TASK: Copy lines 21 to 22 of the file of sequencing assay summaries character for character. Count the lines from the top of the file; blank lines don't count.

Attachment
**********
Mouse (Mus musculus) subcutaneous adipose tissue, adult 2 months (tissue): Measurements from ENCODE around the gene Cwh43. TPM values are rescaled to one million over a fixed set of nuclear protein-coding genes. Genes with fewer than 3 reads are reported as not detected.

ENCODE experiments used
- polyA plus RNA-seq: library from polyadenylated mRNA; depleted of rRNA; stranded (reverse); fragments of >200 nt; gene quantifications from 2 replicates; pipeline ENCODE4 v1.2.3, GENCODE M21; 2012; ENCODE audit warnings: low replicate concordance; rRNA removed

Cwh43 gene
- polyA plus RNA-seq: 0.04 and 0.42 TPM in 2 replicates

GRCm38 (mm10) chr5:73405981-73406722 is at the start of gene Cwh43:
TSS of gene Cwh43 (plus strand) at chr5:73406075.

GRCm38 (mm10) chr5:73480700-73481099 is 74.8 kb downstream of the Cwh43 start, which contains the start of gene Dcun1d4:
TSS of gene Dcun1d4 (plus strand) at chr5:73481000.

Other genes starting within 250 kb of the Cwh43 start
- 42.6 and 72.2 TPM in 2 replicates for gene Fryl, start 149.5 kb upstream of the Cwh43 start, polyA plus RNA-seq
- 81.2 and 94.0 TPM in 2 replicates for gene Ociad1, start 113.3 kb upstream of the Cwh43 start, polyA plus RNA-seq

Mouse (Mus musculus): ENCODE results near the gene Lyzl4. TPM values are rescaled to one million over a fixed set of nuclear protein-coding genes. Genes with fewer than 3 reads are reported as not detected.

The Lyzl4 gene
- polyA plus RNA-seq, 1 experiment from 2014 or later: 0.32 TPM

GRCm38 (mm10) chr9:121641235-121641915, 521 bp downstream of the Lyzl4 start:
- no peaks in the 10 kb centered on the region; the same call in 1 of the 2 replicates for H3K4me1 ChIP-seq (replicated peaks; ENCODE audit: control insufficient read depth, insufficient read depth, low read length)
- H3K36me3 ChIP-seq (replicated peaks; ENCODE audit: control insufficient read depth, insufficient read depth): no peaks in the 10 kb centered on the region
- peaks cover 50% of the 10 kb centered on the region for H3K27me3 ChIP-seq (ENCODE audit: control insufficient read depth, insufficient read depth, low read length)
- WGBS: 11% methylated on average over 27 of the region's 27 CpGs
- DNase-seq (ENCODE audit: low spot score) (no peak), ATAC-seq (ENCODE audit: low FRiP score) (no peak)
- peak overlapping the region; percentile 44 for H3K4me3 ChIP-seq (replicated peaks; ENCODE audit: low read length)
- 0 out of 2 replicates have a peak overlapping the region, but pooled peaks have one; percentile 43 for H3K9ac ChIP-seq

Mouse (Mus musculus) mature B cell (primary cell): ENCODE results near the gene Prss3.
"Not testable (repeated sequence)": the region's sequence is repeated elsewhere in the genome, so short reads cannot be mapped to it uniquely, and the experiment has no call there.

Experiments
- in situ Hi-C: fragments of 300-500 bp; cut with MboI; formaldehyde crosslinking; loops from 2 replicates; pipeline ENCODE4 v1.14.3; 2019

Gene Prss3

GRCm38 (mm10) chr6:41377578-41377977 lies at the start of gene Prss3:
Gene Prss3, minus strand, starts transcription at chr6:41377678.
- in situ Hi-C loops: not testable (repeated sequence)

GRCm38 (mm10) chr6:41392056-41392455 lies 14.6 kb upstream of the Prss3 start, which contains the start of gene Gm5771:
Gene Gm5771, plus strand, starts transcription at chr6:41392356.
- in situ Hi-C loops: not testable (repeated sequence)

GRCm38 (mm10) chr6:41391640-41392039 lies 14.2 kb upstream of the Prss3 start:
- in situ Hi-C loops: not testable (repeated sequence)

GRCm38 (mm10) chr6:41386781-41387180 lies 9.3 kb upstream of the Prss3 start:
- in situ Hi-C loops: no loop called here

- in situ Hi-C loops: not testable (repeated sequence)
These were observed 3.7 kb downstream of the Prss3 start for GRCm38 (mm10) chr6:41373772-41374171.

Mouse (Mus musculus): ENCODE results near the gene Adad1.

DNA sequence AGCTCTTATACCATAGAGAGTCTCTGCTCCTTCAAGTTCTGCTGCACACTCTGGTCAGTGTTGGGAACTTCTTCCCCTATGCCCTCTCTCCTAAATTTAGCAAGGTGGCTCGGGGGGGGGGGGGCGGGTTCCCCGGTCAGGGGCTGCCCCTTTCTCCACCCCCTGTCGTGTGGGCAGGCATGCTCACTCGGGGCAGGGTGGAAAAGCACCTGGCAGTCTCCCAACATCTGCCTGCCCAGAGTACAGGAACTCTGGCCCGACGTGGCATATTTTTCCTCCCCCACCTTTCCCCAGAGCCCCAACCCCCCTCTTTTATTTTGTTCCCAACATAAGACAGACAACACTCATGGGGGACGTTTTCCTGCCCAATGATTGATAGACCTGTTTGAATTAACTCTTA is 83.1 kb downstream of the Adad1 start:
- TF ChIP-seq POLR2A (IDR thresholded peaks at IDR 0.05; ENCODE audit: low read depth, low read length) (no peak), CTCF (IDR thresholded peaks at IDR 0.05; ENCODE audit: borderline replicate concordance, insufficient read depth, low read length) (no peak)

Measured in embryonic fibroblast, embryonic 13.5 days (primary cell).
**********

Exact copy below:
- DNase-seq (ENCODE audit: low spot score) (no peak), ATAC-seq (ENCODE audit: low FRiP score) (no peak)
- peak overlapping the region; percentile 44 for H3K4me3 ChIP-seq (replicated peaks; ENCODE audit: low read length)